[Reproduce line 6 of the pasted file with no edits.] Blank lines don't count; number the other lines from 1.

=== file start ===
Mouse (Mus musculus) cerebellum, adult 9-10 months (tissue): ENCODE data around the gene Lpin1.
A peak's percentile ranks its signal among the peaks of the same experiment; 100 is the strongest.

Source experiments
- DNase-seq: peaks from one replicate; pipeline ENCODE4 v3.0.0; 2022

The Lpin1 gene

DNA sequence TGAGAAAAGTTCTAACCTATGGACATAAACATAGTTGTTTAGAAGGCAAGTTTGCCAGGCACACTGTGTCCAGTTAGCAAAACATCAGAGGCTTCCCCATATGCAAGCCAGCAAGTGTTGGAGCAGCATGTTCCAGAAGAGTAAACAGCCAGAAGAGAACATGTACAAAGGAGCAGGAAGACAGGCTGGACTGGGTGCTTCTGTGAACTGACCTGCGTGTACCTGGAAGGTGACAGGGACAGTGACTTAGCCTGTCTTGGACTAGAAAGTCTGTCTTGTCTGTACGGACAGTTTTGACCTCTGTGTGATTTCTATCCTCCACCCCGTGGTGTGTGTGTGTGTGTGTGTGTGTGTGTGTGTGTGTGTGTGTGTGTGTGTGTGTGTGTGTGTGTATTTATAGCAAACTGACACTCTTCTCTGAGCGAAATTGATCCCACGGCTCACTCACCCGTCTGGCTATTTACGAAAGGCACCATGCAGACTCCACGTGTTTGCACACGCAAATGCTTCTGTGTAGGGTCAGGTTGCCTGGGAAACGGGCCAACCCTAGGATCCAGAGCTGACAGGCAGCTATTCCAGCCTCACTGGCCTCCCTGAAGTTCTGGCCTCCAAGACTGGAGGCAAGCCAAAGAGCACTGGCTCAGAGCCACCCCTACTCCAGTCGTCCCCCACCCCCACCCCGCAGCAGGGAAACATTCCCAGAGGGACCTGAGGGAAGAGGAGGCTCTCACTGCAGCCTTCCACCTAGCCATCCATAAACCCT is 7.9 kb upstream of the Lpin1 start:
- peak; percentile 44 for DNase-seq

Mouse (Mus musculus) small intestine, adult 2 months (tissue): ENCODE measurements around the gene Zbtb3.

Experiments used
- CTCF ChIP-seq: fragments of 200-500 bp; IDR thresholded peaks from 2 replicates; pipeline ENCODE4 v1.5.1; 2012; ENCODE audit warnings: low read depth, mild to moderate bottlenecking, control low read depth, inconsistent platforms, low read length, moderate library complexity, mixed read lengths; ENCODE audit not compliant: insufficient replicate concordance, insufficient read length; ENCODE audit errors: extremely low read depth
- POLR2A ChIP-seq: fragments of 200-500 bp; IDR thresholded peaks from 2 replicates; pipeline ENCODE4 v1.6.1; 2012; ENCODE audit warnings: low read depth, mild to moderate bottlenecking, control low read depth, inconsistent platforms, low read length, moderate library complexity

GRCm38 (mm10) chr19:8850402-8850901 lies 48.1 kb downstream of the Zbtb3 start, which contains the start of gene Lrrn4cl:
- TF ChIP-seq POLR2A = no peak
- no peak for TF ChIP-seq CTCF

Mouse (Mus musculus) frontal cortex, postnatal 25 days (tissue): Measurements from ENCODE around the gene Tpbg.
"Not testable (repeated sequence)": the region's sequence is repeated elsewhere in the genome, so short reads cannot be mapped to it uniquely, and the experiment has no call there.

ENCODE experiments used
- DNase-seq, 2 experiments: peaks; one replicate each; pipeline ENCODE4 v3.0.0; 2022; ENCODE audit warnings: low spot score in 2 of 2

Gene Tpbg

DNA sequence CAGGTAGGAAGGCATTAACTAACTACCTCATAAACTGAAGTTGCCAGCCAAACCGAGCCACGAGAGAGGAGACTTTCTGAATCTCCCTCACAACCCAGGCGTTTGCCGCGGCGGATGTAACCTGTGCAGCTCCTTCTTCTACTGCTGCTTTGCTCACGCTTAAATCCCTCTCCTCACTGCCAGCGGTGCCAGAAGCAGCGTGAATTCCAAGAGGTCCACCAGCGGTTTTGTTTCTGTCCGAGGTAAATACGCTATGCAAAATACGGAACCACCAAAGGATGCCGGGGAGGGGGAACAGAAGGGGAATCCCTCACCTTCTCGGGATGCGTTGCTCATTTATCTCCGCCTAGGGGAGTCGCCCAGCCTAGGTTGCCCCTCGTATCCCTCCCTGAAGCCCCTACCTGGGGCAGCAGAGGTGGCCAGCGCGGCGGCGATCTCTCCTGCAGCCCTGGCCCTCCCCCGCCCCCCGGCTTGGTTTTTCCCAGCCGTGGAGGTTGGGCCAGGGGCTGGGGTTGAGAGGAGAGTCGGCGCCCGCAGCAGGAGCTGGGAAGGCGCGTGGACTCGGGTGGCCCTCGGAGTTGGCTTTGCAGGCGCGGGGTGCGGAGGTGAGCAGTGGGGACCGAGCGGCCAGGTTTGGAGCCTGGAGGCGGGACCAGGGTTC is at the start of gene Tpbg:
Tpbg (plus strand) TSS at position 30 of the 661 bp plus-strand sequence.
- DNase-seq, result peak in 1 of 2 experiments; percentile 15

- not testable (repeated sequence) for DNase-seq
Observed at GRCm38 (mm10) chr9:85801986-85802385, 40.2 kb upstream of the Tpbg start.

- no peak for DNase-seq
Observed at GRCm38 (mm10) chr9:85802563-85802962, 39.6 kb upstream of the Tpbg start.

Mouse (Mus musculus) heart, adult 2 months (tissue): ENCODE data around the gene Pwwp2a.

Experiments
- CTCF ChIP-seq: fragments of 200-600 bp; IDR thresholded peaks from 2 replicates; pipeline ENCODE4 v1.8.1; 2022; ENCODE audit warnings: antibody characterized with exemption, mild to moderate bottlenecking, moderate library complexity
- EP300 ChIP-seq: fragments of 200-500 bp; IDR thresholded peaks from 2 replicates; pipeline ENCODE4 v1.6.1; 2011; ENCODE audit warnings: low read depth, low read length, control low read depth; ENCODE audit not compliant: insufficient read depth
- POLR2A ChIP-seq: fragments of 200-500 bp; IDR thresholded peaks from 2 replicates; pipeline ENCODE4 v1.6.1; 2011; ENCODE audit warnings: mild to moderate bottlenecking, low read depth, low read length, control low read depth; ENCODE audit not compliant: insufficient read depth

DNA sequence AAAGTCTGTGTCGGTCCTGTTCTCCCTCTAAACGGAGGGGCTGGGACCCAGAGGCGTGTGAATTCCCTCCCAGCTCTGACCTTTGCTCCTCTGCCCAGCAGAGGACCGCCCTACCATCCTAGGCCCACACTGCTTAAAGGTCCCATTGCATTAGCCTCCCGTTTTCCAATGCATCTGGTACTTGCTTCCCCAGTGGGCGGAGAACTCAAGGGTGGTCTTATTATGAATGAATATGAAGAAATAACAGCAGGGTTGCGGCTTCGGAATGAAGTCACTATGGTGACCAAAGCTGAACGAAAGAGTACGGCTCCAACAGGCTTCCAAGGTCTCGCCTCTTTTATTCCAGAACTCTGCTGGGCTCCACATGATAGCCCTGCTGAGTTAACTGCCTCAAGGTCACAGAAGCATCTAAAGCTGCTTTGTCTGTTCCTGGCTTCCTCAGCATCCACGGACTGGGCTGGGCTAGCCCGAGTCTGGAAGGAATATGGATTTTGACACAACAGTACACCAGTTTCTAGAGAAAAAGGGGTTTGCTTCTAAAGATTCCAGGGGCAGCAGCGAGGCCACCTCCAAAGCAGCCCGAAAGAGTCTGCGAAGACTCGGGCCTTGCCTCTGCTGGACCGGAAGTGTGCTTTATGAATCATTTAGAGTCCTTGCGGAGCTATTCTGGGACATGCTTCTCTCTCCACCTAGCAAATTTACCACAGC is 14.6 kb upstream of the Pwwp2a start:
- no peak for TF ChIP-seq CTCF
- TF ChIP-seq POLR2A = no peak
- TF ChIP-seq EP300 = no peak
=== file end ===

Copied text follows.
DNA sequence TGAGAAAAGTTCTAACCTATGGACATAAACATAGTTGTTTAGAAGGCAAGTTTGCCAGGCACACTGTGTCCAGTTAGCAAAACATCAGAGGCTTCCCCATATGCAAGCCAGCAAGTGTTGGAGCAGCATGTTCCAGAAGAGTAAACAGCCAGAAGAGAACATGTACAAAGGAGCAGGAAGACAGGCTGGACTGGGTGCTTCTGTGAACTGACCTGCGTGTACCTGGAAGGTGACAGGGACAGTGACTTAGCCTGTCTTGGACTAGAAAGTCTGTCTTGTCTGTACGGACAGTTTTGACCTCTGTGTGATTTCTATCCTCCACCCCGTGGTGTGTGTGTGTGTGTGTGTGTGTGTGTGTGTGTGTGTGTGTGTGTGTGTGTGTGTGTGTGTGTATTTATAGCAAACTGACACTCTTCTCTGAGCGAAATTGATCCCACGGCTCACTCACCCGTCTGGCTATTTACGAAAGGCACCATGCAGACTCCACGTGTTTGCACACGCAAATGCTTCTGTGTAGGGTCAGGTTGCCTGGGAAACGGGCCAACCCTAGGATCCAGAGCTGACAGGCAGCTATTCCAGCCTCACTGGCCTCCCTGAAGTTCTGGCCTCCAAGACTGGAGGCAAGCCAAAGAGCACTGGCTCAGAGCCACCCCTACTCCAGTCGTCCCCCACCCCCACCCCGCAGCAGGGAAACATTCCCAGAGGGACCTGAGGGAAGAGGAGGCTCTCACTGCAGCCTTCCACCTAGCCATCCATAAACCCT is 7.9 kb upstream of the Lpin1 start: